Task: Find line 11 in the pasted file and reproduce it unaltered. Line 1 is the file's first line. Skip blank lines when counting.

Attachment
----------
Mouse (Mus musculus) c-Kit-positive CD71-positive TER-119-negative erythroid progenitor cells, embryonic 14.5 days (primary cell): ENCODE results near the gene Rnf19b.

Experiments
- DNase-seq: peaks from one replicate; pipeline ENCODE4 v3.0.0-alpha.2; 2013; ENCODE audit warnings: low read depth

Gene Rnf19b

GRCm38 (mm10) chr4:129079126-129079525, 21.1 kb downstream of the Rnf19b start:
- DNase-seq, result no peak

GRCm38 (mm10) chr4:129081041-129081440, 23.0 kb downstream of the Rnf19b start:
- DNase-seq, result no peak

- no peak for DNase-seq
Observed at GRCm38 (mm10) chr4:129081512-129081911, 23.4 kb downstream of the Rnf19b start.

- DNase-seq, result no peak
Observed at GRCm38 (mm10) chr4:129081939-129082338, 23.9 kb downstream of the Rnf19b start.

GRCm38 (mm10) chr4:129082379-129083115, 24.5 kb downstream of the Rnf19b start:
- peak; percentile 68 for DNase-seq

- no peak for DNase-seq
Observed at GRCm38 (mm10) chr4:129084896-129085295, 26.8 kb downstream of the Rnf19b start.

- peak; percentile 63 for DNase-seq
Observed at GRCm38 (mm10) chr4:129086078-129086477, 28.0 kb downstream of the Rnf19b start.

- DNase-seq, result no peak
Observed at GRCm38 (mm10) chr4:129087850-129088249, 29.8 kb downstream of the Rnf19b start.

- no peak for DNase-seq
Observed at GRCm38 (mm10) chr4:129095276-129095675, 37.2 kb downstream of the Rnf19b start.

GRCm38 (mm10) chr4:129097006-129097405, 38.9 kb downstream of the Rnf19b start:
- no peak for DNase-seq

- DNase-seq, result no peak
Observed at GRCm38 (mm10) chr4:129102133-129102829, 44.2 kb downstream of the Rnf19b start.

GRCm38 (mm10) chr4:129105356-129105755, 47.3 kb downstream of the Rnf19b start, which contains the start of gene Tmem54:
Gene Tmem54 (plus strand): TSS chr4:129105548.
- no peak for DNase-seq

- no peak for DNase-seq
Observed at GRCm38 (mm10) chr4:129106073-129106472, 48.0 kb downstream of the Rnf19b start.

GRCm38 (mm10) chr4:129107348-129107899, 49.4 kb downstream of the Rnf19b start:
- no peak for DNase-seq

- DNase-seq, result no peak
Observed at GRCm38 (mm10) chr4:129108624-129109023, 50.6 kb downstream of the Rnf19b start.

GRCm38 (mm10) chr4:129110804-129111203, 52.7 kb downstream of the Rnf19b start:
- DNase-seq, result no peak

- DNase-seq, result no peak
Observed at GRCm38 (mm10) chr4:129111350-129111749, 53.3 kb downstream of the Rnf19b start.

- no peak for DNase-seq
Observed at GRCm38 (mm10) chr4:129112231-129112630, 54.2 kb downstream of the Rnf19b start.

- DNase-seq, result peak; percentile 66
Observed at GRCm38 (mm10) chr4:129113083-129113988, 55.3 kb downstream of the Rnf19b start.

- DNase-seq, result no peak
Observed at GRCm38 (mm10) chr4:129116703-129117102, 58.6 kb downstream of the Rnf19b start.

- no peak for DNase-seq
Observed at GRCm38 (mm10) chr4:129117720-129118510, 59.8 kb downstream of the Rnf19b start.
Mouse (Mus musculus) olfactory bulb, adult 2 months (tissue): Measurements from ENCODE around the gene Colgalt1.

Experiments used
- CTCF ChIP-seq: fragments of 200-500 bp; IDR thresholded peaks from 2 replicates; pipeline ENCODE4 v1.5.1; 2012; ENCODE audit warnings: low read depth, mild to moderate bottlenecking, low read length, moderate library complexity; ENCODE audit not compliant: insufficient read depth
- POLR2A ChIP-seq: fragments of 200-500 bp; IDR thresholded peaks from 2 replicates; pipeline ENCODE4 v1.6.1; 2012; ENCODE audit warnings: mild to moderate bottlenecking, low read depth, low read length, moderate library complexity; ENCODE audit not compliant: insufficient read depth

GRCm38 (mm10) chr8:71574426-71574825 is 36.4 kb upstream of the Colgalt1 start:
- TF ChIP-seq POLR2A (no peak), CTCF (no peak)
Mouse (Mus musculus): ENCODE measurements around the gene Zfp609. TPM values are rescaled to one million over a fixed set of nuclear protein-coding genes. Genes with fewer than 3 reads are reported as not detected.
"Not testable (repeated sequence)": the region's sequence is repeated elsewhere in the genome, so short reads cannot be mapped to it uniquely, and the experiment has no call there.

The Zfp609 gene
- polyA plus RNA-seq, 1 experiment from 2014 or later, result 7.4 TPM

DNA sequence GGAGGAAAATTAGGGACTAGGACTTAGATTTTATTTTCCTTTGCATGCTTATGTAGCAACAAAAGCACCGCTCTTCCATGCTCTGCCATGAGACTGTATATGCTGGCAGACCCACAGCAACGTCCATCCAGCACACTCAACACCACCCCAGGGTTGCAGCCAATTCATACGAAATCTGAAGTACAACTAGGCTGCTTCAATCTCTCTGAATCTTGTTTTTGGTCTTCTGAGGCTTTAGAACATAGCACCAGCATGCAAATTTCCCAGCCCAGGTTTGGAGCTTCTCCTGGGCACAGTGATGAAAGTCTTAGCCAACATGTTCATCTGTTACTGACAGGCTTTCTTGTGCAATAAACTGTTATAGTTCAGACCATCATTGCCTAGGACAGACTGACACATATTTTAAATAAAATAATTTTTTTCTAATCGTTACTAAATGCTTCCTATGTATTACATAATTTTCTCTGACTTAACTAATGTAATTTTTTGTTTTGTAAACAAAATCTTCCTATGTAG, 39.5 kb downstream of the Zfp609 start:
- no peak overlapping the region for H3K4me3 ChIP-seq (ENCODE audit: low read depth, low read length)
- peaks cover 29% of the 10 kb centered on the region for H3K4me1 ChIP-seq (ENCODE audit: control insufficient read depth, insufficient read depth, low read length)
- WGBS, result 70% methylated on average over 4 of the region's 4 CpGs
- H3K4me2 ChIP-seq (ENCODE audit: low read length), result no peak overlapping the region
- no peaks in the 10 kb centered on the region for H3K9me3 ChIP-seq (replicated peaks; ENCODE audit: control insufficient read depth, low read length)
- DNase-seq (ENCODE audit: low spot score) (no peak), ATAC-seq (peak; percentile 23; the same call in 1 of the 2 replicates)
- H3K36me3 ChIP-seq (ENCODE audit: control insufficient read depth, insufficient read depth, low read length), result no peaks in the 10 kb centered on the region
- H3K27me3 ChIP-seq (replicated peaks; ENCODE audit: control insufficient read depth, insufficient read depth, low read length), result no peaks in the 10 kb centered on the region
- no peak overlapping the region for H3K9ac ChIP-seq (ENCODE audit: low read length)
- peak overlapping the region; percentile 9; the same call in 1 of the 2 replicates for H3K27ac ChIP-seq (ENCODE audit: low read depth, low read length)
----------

- DNase-seq, result no peak